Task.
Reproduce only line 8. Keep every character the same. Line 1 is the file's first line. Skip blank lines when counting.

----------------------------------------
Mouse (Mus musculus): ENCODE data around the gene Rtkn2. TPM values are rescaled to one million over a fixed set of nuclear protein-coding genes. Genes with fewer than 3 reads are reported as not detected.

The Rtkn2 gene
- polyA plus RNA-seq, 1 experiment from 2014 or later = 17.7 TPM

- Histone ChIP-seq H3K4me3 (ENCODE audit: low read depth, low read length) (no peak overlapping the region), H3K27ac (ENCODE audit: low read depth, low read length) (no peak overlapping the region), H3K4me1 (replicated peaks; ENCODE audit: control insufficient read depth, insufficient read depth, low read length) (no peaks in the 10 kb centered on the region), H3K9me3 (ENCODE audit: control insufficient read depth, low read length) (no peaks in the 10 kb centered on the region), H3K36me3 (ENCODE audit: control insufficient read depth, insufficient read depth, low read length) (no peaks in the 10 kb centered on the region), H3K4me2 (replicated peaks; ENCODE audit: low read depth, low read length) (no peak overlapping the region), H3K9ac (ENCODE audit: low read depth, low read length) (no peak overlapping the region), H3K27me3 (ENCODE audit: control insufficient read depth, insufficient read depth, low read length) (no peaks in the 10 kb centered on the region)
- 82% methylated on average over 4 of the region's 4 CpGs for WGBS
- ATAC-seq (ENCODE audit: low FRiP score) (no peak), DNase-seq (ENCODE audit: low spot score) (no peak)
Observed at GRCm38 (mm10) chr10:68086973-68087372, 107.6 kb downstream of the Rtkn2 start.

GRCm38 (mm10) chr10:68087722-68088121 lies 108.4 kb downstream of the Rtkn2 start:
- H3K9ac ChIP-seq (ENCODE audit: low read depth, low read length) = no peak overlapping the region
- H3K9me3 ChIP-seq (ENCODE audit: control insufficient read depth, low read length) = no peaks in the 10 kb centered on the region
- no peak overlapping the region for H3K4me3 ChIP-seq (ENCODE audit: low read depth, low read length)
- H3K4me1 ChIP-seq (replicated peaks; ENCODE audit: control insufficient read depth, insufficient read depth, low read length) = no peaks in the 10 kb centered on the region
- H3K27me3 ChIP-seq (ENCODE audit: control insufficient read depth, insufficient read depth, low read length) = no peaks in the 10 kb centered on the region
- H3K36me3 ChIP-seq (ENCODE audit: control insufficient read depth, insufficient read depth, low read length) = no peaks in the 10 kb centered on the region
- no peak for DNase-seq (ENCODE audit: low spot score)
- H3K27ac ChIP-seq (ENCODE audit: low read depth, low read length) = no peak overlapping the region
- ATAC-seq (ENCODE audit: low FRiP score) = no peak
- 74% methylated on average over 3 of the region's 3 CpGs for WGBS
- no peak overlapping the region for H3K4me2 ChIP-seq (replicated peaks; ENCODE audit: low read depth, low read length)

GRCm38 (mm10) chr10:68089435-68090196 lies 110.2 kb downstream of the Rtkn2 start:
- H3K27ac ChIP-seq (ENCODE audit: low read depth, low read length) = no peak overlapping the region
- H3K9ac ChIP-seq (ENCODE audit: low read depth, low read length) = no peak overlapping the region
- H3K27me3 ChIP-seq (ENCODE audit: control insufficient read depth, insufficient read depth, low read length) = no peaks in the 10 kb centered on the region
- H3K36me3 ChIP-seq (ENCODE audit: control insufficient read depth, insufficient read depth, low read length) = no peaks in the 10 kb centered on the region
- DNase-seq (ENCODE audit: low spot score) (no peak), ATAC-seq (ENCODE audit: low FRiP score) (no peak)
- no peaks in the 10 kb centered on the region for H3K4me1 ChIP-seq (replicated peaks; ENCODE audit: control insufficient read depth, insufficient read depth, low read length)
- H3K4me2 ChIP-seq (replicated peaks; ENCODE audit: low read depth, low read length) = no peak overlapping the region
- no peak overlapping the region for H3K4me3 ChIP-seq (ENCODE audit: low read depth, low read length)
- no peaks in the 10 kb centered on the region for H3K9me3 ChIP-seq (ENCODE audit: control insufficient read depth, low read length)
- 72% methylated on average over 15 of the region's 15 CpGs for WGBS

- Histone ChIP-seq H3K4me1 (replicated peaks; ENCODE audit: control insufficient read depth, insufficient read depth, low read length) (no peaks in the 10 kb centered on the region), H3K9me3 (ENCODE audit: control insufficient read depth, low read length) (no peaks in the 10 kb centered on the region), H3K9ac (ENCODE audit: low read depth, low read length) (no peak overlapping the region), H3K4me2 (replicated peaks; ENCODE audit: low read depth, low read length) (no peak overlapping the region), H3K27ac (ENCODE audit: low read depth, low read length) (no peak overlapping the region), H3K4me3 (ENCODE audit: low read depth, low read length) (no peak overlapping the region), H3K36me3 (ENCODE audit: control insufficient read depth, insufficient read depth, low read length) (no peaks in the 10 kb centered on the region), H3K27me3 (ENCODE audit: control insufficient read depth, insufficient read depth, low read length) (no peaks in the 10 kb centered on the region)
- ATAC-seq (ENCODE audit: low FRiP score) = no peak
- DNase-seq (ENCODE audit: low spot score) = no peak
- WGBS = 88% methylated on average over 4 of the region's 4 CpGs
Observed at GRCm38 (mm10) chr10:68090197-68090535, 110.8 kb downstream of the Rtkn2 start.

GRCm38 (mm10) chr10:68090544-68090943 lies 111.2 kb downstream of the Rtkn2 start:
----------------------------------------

GRCm38 (mm10) chr10:68087722-68088121 lies 108.4 kb downstream of the Rtkn2 start: